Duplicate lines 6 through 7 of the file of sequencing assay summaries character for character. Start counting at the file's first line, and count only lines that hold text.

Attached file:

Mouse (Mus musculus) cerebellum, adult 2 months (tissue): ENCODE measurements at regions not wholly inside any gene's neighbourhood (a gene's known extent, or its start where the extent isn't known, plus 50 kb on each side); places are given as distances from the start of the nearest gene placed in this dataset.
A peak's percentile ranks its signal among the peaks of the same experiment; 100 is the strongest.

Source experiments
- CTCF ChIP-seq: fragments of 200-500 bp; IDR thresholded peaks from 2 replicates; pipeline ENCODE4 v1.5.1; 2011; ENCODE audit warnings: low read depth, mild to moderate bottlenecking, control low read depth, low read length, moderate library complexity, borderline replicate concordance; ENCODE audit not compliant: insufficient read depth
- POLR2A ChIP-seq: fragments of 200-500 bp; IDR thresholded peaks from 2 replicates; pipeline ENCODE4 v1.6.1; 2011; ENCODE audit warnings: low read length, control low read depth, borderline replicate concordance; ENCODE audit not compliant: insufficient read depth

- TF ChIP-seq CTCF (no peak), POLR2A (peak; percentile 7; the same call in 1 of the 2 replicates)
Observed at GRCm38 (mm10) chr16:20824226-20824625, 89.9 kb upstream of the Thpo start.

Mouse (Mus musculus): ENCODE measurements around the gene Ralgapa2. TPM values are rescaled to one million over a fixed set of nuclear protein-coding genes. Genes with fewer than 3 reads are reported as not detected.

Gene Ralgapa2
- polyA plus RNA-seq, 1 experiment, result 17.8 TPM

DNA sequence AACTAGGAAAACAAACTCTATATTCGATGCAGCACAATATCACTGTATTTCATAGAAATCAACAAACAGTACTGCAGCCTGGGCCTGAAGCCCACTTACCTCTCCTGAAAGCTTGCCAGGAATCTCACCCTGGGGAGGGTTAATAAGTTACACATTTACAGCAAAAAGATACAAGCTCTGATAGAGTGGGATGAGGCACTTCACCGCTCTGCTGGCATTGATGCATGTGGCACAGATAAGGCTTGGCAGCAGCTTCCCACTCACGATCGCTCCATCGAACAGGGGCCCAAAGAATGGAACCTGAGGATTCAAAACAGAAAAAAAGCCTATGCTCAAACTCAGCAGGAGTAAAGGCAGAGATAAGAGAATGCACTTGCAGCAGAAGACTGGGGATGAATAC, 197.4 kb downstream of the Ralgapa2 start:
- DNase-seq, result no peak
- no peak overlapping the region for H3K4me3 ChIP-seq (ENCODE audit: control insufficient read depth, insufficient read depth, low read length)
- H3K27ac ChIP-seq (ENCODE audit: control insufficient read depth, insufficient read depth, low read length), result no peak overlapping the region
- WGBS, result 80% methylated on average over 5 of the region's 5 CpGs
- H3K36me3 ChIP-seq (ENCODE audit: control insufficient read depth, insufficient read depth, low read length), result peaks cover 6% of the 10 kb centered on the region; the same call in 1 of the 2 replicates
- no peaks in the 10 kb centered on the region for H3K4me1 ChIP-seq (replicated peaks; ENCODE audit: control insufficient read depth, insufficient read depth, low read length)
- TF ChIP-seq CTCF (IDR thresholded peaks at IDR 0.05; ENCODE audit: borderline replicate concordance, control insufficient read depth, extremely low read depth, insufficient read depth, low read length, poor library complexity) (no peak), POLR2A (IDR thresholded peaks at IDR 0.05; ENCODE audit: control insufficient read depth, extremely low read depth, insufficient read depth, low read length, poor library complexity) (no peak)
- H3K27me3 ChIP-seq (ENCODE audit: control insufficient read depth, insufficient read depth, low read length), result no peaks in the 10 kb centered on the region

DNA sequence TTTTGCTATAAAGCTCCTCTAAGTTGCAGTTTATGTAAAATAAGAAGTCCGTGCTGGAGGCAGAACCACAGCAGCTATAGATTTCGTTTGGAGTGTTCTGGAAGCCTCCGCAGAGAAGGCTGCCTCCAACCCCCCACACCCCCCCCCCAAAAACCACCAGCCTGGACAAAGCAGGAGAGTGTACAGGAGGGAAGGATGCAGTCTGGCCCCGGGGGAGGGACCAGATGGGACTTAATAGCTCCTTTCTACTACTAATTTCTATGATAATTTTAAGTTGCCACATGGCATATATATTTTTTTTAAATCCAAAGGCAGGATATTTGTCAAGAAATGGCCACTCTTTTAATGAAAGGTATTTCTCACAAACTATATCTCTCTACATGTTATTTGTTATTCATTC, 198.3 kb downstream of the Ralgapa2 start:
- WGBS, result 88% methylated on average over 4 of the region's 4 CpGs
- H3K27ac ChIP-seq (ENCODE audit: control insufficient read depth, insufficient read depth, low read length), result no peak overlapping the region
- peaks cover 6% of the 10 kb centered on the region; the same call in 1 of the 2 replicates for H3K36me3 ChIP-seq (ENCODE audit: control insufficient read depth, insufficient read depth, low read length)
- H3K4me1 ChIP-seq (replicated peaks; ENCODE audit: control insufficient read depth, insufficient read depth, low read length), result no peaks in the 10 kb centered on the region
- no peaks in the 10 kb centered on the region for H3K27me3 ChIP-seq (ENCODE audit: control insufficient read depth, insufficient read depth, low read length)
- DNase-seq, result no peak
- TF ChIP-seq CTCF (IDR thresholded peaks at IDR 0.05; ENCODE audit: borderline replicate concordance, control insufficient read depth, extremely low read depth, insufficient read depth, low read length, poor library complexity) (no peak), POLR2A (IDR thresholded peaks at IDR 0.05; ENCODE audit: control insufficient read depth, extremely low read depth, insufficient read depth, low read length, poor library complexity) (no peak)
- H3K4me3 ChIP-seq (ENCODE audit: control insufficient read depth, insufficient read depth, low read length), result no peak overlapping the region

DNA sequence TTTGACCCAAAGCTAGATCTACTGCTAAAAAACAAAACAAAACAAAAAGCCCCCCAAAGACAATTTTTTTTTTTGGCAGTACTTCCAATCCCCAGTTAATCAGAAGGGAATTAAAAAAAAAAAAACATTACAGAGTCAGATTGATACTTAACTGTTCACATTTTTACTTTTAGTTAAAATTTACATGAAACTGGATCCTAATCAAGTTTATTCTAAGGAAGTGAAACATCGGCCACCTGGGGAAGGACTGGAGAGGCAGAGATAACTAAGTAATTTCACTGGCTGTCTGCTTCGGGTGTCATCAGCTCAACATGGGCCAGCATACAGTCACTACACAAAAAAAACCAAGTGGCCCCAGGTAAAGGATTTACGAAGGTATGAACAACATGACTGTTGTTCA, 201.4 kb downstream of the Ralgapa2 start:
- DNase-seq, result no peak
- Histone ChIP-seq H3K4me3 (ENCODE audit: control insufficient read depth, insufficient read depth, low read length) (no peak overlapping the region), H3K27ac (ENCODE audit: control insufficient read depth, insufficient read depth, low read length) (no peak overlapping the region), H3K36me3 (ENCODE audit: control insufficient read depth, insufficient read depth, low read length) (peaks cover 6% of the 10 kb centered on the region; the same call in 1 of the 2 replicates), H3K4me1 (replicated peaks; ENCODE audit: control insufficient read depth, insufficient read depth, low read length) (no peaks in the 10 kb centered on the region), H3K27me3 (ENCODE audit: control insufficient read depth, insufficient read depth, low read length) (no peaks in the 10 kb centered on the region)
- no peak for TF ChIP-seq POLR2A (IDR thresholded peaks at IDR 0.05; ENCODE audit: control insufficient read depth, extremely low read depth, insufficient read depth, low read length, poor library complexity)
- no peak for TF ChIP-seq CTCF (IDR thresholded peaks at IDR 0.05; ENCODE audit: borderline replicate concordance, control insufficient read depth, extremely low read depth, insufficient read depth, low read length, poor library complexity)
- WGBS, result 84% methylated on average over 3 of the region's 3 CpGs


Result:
- TF ChIP-seq CTCF (no peak), POLR2A (peak; percentile 7; the same call in 1 of the 2 replicates)
Observed at GRCm38 (mm10) chr16:20824226-20824625, 89.9 kb upstream of the Thpo start.